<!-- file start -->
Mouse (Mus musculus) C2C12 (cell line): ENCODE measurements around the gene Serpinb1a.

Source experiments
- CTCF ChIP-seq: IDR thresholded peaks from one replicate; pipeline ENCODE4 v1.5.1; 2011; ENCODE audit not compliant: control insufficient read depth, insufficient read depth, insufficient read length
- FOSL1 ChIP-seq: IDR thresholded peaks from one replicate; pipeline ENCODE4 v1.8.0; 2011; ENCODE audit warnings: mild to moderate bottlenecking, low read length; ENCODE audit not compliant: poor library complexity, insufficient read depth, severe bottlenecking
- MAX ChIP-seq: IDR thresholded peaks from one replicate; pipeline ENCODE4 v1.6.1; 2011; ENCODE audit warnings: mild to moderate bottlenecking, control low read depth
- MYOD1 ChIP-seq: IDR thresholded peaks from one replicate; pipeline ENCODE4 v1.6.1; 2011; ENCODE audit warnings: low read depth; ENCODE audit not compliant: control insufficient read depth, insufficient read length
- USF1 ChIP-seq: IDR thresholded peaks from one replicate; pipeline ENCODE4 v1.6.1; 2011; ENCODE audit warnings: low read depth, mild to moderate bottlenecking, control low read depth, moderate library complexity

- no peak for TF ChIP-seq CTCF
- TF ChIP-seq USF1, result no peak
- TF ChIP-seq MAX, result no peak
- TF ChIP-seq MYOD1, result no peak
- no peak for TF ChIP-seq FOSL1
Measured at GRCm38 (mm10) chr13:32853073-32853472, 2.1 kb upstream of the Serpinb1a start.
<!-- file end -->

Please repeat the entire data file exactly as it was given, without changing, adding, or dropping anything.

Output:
Mouse (Mus musculus) C2C12 (cell line): ENCODE measurements around the gene Serpinb1a.

Source experiments
- CTCF ChIP-seq: IDR thresholded peaks from one replicate; pipeline ENCODE4 v1.5.1; 2011; ENCODE audit not compliant: control insufficient read depth, insufficient read depth, insufficient read length
- FOSL1 ChIP-seq: IDR thresholded peaks from one replicate; pipeline ENCODE4 v1.8.0; 2011; ENCODE audit warnings: mild to moderate bottlenecking, low read length; ENCODE audit not compliant: poor library complexity, insufficient read depth, severe bottlenecking
- MAX ChIP-seq: IDR thresholded peaks from one replicate; pipeline ENCODE4 v1.6.1; 2011; ENCODE audit warnings: mild to moderate bottlenecking, control low read depth
- MYOD1 ChIP-seq: IDR thresholded peaks from one replicate; pipeline ENCODE4 v1.6.1; 2011; ENCODE audit warnings: low read depth; ENCODE audit not compliant: control insufficient read depth, insufficient read length
- USF1 ChIP-seq: IDR thresholded peaks from one replicate; pipeline ENCODE4 v1.6.1; 2011; ENCODE audit warnings: low read depth, mild to moderate bottlenecking, control low read depth, moderate library complexity

- no peak for TF ChIP-seq CTCF
- TF ChIP-seq USF1, result no peak
- TF ChIP-seq MAX, result no peak
- TF ChIP-seq MYOD1, result no peak
- no peak for TF ChIP-seq FOSL1
Measured at GRCm38 (mm10) chr13:32853073-32853472, 2.1 kb upstream of the Serpinb1a start.